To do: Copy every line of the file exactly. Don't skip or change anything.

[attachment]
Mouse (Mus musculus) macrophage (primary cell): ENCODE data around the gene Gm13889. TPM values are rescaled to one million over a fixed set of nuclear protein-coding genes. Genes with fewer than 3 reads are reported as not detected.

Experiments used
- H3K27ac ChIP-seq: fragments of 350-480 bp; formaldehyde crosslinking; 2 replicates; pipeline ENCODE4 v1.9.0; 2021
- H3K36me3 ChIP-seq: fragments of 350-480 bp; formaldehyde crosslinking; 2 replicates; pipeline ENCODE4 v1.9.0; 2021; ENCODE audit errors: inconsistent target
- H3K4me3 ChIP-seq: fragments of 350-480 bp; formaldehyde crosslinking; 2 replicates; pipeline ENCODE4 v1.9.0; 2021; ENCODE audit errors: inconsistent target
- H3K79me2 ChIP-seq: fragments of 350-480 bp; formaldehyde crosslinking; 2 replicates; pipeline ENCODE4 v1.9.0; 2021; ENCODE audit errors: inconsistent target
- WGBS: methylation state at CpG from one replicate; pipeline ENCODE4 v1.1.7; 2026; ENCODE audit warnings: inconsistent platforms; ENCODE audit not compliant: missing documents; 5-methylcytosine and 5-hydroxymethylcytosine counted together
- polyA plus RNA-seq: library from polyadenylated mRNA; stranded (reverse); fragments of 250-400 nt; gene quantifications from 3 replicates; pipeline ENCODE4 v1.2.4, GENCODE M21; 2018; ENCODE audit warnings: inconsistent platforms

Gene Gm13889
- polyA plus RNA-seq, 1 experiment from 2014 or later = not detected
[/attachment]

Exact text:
Mouse (Mus musculus) macrophage (primary cell): ENCODE data around the gene Gm13889. TPM values are rescaled to one million over a fixed set of nuclear protein-coding genes. Genes with fewer than 3 reads are reported as not detected.

Experiments used
- H3K27ac ChIP-seq: fragments of 350-480 bp; formaldehyde crosslinking; 2 replicates; pipeline ENCODE4 v1.9.0; 2021
- H3K36me3 ChIP-seq: fragments of 350-480 bp; formaldehyde crosslinking; 2 replicates; pipeline ENCODE4 v1.9.0; 2021; ENCODE audit errors: inconsistent target
- H3K4me3 ChIP-seq: fragments of 350-480 bp; formaldehyde crosslinking; 2 replicates; pipeline ENCODE4 v1.9.0; 2021; ENCODE audit errors: inconsistent target
- H3K79me2 ChIP-seq: fragments of 350-480 bp; formaldehyde crosslinking; 2 replicates; pipeline ENCODE4 v1.9.0; 2021; ENCODE audit errors: inconsistent target
- WGBS: methylation state at CpG from one replicate; pipeline ENCODE4 v1.1.7; 2026; ENCODE audit warnings: inconsistent platforms; ENCODE audit not compliant: missing documents; 5-methylcytosine and 5-hydroxymethylcytosine counted together
- polyA plus RNA-seq: library from polyadenylated mRNA; stranded (reverse); fragments of 250-400 nt; gene quantifications from 3 replicates; pipeline ENCODE4 v1.2.4, GENCODE M21; 2018; ENCODE audit warnings: inconsistent platforms

Gene Gm13889
- polyA plus RNA-seq, 1 experiment from 2014 or later = not detected